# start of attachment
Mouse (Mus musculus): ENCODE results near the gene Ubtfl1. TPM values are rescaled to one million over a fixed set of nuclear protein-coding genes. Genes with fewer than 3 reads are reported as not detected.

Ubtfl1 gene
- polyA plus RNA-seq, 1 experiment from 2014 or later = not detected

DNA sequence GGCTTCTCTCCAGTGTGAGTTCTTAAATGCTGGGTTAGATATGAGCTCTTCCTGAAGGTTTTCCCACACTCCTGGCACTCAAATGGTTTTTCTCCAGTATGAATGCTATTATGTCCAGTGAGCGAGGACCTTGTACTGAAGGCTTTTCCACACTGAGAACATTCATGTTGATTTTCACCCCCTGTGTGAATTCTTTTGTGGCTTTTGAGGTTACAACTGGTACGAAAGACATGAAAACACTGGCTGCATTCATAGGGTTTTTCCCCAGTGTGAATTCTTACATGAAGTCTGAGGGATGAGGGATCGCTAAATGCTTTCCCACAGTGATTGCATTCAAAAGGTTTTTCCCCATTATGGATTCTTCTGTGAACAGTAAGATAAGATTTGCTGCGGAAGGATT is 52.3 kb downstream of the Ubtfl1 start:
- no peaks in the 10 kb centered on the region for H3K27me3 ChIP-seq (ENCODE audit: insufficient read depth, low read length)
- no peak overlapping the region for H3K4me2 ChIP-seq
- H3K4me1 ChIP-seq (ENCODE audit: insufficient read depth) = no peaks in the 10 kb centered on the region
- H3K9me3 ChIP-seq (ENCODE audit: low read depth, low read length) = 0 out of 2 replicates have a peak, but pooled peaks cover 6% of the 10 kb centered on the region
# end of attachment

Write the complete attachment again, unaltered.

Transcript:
Mouse (Mus musculus): ENCODE results near the gene Ubtfl1. TPM values are rescaled to one million over a fixed set of nuclear protein-coding genes. Genes with fewer than 3 reads are reported as not detected.

Ubtfl1 gene
- polyA plus RNA-seq, 1 experiment from 2014 or later = not detected

DNA sequence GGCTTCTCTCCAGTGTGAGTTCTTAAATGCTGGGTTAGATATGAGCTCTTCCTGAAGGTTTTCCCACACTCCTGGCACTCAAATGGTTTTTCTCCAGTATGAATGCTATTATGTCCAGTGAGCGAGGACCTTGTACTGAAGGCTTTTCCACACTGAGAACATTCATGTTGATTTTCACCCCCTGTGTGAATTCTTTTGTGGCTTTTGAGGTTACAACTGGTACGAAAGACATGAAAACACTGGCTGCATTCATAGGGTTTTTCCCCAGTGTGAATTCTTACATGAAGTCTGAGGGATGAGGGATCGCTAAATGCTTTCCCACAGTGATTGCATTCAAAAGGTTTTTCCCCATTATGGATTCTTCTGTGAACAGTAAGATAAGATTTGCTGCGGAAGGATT is 52.3 kb downstream of the Ubtfl1 start:
- no peaks in the 10 kb centered on the region for H3K27me3 ChIP-seq (ENCODE audit: insufficient read depth, low read length)
- no peak overlapping the region for H3K4me2 ChIP-seq
- H3K4me1 ChIP-seq (ENCODE audit: insufficient read depth) = no peaks in the 10 kb centered on the region
- H3K9me3 ChIP-seq (ENCODE audit: low read depth, low read length) = 0 out of 2 replicates have a peak, but pooled peaks cover 6% of the 10 kb centered on the region